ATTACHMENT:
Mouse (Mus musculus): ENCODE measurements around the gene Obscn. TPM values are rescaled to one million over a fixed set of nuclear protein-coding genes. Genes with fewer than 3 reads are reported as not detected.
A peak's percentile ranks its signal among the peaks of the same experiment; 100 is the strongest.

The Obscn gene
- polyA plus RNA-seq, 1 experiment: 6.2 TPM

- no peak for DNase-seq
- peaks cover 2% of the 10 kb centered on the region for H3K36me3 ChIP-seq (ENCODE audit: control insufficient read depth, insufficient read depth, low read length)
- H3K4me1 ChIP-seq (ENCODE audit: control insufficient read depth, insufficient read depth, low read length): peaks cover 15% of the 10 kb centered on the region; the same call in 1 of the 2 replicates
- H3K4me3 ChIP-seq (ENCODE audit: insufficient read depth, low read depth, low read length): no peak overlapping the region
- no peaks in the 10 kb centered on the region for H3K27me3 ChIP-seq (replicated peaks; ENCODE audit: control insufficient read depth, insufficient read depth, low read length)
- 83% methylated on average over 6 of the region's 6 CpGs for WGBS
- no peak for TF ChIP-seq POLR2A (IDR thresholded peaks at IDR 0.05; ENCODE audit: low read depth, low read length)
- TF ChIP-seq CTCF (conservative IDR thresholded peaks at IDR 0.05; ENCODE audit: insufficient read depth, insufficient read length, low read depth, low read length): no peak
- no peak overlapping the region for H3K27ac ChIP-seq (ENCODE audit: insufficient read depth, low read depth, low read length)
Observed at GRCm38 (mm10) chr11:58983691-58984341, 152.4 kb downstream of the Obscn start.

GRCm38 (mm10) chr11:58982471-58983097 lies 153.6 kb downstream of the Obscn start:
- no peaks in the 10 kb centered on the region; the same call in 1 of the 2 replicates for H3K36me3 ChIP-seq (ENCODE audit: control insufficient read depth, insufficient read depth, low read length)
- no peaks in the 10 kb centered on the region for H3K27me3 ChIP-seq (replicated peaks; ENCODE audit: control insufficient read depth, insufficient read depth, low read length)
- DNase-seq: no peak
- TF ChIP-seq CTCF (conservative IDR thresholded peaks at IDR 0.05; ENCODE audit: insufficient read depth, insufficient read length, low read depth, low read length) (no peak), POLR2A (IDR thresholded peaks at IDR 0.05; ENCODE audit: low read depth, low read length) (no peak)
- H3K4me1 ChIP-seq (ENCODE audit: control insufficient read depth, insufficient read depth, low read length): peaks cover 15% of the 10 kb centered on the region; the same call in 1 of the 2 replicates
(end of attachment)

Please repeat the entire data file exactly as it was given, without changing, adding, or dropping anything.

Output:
Mouse (Mus musculus): ENCODE measurements around the gene Obscn. TPM values are rescaled to one million over a fixed set of nuclear protein-coding genes. Genes with fewer than 3 reads are reported as not detected.
A peak's percentile ranks its signal among the peaks of the same experiment; 100 is the strongest.

The Obscn gene
- polyA plus RNA-seq, 1 experiment: 6.2 TPM

- no peak for DNase-seq
- peaks cover 2% of the 10 kb centered on the region for H3K36me3 ChIP-seq (ENCODE audit: control insufficient read depth, insufficient read depth, low read length)
- H3K4me1 ChIP-seq (ENCODE audit: control insufficient read depth, insufficient read depth, low read length): peaks cover 15% of the 10 kb centered on the region; the same call in 1 of the 2 replicates
- H3K4me3 ChIP-seq (ENCODE audit: insufficient read depth, low read depth, low read length): no peak overlapping the region
- no peaks in the 10 kb centered on the region for H3K27me3 ChIP-seq (replicated peaks; ENCODE audit: control insufficient read depth, insufficient read depth, low read length)
- 83% methylated on average over 6 of the region's 6 CpGs for WGBS
- no peak for TF ChIP-seq POLR2A (IDR thresholded peaks at IDR 0.05; ENCODE audit: low read depth, low read length)
- TF ChIP-seq CTCF (conservative IDR thresholded peaks at IDR 0.05; ENCODE audit: insufficient read depth, insufficient read length, low read depth, low read length): no peak
- no peak overlapping the region for H3K27ac ChIP-seq (ENCODE audit: insufficient read depth, low read depth, low read length)
Observed at GRCm38 (mm10) chr11:58983691-58984341, 152.4 kb downstream of the Obscn start.

GRCm38 (mm10) chr11:58982471-58983097 lies 153.6 kb downstream of the Obscn start:
- no peaks in the 10 kb centered on the region; the same call in 1 of the 2 replicates for H3K36me3 ChIP-seq (ENCODE audit: control insufficient read depth, insufficient read depth, low read length)
- no peaks in the 10 kb centered on the region for H3K27me3 ChIP-seq (replicated peaks; ENCODE audit: control insufficient read depth, insufficient read depth, low read length)
- DNase-seq: no peak
- TF ChIP-seq CTCF (conservative IDR thresholded peaks at IDR 0.05; ENCODE audit: insufficient read depth, insufficient read length, low read depth, low read length) (no peak), POLR2A (IDR thresholded peaks at IDR 0.05; ENCODE audit: low read depth, low read length) (no peak)
- H3K4me1 ChIP-seq (ENCODE audit: control insufficient read depth, insufficient read depth, low read length): peaks cover 15% of the 10 kb centered on the region; the same call in 1 of the 2 replicates